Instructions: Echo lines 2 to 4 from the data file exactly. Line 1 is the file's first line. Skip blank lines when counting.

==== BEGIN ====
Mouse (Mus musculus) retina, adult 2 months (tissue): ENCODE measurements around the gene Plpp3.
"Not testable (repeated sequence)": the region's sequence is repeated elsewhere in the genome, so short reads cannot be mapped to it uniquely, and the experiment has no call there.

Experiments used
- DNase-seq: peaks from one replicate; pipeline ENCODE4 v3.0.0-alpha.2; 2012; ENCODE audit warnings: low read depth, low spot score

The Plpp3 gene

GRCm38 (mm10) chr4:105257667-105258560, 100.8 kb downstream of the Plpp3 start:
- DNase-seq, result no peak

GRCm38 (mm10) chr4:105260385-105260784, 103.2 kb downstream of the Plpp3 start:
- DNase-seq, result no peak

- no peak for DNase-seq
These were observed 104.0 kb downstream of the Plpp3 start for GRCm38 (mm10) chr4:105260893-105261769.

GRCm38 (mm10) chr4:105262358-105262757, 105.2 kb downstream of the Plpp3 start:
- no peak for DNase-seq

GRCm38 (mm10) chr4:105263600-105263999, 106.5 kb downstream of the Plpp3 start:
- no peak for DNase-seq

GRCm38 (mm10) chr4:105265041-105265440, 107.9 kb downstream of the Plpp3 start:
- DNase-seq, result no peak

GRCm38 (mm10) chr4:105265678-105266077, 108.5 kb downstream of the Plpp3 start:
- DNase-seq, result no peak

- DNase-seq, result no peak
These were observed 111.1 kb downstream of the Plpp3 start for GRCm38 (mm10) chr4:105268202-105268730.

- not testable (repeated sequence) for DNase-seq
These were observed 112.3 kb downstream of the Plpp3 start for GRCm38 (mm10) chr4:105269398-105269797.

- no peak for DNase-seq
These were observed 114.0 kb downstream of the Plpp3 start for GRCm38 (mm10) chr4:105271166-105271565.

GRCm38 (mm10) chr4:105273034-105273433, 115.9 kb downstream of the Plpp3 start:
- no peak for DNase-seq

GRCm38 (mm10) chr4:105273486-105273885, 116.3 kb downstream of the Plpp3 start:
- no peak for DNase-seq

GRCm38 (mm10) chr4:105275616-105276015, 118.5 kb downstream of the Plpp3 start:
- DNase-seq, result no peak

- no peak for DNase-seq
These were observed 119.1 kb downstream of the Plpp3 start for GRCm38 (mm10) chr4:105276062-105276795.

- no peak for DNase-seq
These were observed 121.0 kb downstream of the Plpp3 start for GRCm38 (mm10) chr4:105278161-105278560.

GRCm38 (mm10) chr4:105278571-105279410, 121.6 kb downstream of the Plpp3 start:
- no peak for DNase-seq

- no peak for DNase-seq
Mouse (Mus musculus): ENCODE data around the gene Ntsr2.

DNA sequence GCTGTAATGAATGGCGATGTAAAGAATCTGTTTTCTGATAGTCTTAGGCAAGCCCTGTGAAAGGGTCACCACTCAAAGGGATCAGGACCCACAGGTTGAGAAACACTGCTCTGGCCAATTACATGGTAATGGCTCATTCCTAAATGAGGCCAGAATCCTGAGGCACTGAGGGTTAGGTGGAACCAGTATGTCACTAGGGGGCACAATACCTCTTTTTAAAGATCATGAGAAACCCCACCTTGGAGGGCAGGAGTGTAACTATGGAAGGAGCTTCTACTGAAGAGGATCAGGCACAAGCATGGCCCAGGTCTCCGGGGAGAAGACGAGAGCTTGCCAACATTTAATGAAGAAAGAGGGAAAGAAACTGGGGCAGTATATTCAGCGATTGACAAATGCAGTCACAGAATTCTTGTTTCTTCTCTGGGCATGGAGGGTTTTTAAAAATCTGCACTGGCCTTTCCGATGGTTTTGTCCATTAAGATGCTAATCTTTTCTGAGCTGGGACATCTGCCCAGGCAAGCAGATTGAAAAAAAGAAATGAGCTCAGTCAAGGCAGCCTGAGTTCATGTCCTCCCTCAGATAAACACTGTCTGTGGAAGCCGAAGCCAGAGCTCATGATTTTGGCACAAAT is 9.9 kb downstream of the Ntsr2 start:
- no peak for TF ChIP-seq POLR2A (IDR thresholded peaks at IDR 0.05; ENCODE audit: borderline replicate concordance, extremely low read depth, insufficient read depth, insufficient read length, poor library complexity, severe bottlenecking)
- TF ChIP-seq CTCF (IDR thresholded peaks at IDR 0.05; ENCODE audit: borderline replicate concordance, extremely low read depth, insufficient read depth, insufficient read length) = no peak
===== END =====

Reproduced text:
"Not testable (repeated sequence)": the region's sequence is repeated elsewhere in the genome, so short reads cannot be mapped to it uniquely, and the experiment has no call there.

Experiments used
- DNase-seq: peaks from one replicate; pipeline ENCODE4 v3.0.0-alpha.2; 2012; ENCODE audit warnings: low read depth, low spot score